The family of Parkrose High School Senior Kyeron Fair heard yesterday that the teen – hospitalized in a cardiac intensive care unit while in Multnomah County law enforcement custody last year, then sent to a psychiatric facility after suffering a severe mental breakdown – may be offered bail early next week.
At his arraignment Tuesday afternoon, Fair’s bail was reduced from $3,055,000 to $50,000 within minutes of the start of his hearing. It is the first time official charges have been lodged against him in court since his arrest during the first week of school on Sept. 13, 2010.
His family, however, says they do not have the full $5,000 expected bail fee, and community members are working to come up with the money to ensure Fair’s release if possible. Anyone who wishes to contribute can contact The Skanner News office.
Bernie Foster – Publisher of The Skanner
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On Tuesday, Fair’s government-appointed attorney, Gary Bertoni, entered a plea of not guilty to 14 felony charges of robbery, burglary and unauthorized use of a weapon.
Media have so far not been given access to police reports in the case to find out more about the alleged incident or incidents that led to the charges, but family members say the 17-year-old athlete has no previous arrest history, does not carry a weapon and has had no sign of mental health problems in the past.
Fair’s family and state lawmakers still have not been informed exactly who put the teen into a coma, how, and when, but his mother says he was not held in the general population at either the Donald E. Long Home or Multnomah County Detention Center, and had little or no contact with other prisoners.
State Rep. Lew Frederick, D-Portland, confirmed Wednesday that Multnomah County law enforcement agencies are still under criminal investigation in the case.
“From what I understand a state police investigation took place, and a District Attorney investigation is underway right now too that relates to how he was injured in custody,” he said.
“There are a number of people who have been notified about this because of people talking to the Attorney General’s office,” Frederick said.
“There was clearly a reaction in talking to a number of legislators down here about this, and I think there is going to be more going on down here as well.”
Fair’s mother Kelli Jarrell said government agencies and law enforcement bureaus involved in her son’s custody have failed to notify family members at key times throughout his ordeal in the system, including: when he was first taken into custody by a detective with the Portland Police Gang Enforcement Team, at Parkrose High School last September; when he was questioned by that detective without an attorney present while being held at MCDC in the Justice center downtown; when Fair was somehow severely injured while in custody and transported to Oregon Health and Science University; and again this week when a decision was made for sheriffs’ deputies to move him out of the psychiatric facility and put him back into jail.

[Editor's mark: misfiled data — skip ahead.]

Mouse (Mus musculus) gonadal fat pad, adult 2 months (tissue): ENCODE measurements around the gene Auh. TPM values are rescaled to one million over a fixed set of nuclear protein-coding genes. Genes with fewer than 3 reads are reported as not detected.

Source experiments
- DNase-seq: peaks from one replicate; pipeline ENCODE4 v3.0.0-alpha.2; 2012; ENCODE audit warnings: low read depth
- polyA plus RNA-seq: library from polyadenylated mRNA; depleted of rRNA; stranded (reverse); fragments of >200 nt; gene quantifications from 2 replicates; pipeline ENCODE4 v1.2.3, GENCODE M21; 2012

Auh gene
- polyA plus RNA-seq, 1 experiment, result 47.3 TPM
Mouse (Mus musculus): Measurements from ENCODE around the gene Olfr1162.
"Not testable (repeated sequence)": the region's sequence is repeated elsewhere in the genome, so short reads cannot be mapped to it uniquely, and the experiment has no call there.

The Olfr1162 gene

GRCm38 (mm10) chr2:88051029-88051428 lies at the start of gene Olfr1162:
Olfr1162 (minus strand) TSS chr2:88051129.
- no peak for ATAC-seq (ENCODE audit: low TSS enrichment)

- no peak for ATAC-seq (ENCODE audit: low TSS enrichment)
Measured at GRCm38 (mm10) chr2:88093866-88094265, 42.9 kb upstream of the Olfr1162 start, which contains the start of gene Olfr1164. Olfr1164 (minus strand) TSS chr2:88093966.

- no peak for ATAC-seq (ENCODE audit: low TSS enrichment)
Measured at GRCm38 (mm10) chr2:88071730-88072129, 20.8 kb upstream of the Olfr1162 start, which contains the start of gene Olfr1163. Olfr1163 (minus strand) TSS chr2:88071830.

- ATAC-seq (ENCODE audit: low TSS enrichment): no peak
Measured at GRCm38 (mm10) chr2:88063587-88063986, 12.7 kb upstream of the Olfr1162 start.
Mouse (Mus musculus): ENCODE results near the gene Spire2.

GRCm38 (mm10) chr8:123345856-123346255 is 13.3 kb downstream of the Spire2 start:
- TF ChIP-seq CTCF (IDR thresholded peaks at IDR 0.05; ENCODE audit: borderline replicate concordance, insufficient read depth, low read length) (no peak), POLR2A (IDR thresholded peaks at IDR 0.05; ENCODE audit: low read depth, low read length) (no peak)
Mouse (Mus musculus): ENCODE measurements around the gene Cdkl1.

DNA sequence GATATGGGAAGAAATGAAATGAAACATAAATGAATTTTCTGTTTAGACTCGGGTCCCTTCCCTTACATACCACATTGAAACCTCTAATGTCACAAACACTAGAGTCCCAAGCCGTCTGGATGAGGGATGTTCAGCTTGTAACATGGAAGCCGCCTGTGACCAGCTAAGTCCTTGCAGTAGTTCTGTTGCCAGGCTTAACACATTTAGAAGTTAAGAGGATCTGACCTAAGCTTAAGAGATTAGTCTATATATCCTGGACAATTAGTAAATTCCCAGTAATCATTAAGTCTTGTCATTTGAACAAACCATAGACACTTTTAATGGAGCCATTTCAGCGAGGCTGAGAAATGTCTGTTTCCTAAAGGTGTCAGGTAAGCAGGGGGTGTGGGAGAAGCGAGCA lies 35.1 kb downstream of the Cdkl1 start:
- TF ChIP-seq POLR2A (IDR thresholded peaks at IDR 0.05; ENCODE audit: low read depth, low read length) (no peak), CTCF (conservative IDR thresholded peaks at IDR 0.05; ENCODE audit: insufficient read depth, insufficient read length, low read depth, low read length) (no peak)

Fair, who suffered a severe psychiatric breakdown after regaining consciousness at OHSU cardiac intensive care unit, had been held at the Trillium Farm secure psychiatric facility for juveniles near Corvallis since October, 2010.
Jarrell said his physical and mental health improved there, and that staff was supportive and friendly.
On Tuesday, Multnomah County Judge Julie E. Franz opted to move the 17-year-old’s arraignment up by a week, she said, to speed his opportunity for release.
She said officials had been looking into his ability to “aid and assist in his own defense,” as determined by doctors at Trillium Farm.
Reading from their probate report on Fair’s condition, Franz told the teen he suffered from an “undefined psychotic disorder” that has now been judged to be “in remission.”
“I’ve been very involved in your case,” she told Fair, who sat at the front of the courtroom with his hands and feet shackled. “How is your health today?”
“Good,” Fair said very quietly.
“Normally you would have been arraigned at the Justice Center,” Franz told Fair. “But because of the aid and assist issues, I’m arraigning you here to avoid your having to go to the Justice Center.”
As the judge met with attorneys in another room to discuss the bail issues, a Multnomah County Sheriff’s deputy walked to the back of the court to speak with Jarrell, who waited with her daughter Diamond and toddler grandson.
“He is such a pleasure,” the deputy told Jarrell. “Every day when I come to work, I look forward to it because of him,” the deputy said, gesturing toward Fair.
After the meeting in chambers Franz said both attorneys had agreed to reducing the bail, but that officials would conduct a “close street review” before Fair’s release, which could not be done sooner than Monday, Feb. 7.
She set a trial date of March 1 for Fair’s criminal charges.